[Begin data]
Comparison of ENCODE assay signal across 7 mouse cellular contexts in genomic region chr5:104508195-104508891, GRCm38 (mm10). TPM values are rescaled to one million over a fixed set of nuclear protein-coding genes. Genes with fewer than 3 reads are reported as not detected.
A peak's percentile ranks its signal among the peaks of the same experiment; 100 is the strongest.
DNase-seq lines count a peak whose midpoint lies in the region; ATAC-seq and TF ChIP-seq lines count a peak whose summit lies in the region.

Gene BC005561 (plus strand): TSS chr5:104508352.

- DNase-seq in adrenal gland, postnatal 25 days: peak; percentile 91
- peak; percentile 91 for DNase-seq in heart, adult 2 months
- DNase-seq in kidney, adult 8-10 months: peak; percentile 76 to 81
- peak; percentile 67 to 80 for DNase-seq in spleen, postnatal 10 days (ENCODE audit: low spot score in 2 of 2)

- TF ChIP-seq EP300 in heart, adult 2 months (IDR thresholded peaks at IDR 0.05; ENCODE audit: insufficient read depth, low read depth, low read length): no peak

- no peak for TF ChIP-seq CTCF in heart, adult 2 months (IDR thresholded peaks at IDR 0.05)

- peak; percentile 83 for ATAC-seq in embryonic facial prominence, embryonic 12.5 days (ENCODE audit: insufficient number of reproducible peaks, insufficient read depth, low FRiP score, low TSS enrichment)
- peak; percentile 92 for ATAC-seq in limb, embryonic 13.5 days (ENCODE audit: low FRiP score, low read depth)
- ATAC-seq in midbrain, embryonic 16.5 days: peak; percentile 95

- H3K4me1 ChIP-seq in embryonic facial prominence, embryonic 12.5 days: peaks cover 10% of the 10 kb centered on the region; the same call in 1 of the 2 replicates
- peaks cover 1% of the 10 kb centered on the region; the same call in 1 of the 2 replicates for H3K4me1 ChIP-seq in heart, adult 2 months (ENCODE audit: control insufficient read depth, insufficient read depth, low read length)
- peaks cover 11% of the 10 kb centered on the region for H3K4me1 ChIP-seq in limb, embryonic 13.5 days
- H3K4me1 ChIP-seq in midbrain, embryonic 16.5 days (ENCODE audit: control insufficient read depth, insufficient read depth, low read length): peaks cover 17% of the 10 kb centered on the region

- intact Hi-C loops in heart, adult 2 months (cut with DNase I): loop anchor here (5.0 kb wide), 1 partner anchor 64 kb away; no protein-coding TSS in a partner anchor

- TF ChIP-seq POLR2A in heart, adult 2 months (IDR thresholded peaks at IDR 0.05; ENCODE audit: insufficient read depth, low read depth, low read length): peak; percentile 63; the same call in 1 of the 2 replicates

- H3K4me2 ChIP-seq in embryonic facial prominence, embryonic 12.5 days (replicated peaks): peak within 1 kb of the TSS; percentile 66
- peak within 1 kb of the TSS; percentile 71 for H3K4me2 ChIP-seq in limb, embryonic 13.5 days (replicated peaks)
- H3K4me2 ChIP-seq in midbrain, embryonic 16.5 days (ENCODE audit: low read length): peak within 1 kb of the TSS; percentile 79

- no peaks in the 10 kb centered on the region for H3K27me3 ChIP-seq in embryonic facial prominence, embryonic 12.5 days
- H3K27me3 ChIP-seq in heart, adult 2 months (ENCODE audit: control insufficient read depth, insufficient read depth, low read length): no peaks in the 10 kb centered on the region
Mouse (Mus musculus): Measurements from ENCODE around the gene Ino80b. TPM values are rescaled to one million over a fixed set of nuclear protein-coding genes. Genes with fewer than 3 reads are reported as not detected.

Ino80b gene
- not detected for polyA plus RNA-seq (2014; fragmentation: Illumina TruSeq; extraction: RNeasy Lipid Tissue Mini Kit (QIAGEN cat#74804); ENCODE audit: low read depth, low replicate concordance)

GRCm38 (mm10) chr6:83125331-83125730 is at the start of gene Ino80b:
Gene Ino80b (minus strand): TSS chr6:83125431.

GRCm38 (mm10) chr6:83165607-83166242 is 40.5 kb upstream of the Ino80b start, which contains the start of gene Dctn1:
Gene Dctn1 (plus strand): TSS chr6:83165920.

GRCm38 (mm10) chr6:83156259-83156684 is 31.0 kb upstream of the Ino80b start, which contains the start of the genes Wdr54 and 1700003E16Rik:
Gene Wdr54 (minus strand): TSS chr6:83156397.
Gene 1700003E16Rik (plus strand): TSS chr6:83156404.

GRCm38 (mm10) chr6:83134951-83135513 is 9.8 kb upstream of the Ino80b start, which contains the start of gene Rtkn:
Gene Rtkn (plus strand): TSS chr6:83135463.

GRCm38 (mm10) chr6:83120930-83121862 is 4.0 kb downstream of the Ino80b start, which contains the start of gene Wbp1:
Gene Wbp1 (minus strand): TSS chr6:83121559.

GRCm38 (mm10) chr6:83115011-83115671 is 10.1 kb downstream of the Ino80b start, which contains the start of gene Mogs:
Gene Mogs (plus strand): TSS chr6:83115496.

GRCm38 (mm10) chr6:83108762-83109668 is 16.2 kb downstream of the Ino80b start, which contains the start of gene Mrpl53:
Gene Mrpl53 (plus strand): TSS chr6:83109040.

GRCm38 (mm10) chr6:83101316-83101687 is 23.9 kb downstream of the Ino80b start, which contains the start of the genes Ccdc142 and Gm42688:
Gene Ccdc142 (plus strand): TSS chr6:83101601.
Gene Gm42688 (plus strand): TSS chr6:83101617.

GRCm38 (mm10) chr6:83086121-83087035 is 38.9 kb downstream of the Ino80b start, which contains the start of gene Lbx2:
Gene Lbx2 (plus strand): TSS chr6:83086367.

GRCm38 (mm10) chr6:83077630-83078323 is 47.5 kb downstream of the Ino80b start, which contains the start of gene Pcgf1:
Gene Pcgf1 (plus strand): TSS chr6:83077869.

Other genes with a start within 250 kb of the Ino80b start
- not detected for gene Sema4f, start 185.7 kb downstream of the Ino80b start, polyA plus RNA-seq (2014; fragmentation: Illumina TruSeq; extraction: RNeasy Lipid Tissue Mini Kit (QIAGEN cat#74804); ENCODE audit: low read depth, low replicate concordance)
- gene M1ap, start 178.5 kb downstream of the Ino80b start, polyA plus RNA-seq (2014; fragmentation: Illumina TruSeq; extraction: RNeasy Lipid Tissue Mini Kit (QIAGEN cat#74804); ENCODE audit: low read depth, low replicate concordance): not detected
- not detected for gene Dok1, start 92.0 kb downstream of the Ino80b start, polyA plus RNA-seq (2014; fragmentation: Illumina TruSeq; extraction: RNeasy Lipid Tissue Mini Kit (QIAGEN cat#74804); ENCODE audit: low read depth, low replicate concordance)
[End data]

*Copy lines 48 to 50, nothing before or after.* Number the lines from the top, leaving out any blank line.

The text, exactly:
GRCm38 (mm10) chr6:83077630-83078323 is 47.5 kb downstream of the Ino80b start, which contains the start of gene Pcgf1:
Gene Pcgf1 (plus strand): TSS chr6:83077869.

Other genes with a start within 250 kb of the Ino80b start